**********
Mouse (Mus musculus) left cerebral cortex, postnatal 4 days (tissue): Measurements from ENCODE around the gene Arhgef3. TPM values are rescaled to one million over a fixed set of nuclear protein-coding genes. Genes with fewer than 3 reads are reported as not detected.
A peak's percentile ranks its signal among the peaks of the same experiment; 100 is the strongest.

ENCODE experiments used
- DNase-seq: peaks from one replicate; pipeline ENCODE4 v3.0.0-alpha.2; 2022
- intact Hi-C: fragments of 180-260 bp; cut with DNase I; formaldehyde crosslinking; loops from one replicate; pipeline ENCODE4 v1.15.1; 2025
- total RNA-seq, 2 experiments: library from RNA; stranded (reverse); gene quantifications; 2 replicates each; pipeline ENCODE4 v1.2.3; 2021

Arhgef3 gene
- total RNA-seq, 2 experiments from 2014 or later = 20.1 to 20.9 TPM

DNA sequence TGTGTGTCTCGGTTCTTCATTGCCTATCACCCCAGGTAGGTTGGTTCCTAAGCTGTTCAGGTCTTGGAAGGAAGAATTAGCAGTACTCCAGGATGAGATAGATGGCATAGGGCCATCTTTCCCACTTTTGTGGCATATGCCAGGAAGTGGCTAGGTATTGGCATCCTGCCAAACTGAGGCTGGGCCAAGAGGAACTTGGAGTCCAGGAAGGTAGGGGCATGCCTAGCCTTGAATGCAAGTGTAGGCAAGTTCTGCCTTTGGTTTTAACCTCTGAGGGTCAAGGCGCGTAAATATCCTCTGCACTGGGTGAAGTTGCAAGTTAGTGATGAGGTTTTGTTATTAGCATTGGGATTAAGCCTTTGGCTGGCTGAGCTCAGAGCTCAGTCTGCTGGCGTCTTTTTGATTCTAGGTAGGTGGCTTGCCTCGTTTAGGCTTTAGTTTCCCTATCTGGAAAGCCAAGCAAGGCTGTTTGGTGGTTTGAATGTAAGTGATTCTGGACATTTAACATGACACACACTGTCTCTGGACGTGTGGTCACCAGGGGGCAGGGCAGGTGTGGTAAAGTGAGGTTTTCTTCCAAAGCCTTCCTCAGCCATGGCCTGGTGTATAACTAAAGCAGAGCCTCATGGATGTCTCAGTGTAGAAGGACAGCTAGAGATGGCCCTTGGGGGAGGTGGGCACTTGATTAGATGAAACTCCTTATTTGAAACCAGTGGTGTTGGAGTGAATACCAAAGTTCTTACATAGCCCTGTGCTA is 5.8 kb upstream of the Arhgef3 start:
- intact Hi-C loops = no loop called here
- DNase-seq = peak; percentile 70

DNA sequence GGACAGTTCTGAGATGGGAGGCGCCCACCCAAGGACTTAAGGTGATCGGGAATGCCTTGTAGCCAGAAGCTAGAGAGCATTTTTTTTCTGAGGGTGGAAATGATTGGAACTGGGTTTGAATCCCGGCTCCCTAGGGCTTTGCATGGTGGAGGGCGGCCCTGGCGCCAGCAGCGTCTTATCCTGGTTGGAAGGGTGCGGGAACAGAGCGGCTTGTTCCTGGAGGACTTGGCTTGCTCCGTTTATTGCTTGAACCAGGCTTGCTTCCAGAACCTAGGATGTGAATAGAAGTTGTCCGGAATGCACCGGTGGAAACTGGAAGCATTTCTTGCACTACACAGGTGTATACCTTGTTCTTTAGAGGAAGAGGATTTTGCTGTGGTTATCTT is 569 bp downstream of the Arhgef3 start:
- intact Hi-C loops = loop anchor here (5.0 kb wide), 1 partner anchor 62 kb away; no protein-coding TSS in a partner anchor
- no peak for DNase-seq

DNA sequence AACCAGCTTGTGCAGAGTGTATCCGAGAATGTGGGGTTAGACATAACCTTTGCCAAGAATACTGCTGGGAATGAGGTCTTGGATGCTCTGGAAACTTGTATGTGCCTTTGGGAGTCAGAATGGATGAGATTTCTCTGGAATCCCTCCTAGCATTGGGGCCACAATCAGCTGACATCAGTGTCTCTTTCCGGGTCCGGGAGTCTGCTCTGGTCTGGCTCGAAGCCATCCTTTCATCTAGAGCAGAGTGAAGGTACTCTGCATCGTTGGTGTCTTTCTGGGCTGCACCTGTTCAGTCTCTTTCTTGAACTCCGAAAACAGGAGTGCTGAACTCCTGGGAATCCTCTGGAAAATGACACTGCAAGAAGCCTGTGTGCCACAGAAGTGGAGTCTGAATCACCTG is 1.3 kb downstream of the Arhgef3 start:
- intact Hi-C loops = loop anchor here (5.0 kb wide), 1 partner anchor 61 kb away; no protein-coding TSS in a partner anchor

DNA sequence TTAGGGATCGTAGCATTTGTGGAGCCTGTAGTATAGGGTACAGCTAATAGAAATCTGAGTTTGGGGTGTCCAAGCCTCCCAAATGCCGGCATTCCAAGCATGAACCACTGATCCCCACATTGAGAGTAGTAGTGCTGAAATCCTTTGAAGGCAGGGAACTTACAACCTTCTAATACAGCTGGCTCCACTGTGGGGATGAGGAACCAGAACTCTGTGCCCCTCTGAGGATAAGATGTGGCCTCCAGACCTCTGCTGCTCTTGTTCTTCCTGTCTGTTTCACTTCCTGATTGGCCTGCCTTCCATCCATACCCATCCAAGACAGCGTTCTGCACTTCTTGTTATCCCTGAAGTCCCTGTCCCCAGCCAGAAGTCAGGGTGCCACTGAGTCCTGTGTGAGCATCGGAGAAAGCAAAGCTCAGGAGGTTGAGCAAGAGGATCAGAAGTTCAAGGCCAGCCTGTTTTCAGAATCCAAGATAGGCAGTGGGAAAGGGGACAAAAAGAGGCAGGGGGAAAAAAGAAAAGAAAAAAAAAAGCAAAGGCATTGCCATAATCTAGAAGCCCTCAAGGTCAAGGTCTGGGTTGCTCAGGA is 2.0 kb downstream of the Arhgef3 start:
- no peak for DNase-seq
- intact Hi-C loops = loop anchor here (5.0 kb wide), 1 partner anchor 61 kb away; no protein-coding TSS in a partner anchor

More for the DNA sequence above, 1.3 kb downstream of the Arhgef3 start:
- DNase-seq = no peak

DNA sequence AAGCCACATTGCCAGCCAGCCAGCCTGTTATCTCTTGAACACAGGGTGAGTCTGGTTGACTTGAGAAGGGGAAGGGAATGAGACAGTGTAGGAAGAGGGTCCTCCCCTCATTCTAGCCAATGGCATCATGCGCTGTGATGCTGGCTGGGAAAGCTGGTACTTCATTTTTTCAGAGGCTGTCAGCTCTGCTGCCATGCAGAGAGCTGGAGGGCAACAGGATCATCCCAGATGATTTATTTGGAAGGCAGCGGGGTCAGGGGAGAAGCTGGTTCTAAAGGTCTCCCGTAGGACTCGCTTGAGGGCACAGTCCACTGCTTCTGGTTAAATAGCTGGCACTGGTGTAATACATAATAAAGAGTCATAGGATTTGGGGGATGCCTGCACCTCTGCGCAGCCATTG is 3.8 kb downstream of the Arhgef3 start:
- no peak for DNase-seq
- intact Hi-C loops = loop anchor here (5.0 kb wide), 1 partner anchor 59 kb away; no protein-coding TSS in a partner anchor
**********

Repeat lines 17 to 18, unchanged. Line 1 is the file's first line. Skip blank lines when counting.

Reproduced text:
DNA sequence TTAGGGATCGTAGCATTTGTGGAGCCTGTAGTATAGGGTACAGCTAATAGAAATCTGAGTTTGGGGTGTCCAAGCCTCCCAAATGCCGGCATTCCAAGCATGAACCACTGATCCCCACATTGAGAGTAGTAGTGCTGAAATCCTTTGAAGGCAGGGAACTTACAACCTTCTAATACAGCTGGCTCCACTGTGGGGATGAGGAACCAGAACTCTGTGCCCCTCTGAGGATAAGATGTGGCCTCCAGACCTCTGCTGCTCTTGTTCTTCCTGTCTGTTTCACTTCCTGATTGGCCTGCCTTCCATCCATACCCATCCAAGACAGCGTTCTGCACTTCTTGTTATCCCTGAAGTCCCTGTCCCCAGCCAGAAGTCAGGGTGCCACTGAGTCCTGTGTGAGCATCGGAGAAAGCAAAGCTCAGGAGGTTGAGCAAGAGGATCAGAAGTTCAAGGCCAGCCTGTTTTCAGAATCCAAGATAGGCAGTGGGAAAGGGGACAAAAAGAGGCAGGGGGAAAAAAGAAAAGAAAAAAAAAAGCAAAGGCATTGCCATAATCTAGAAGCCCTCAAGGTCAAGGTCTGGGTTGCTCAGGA is 2.0 kb downstream of the Arhgef3 start:
- no peak for DNase-seq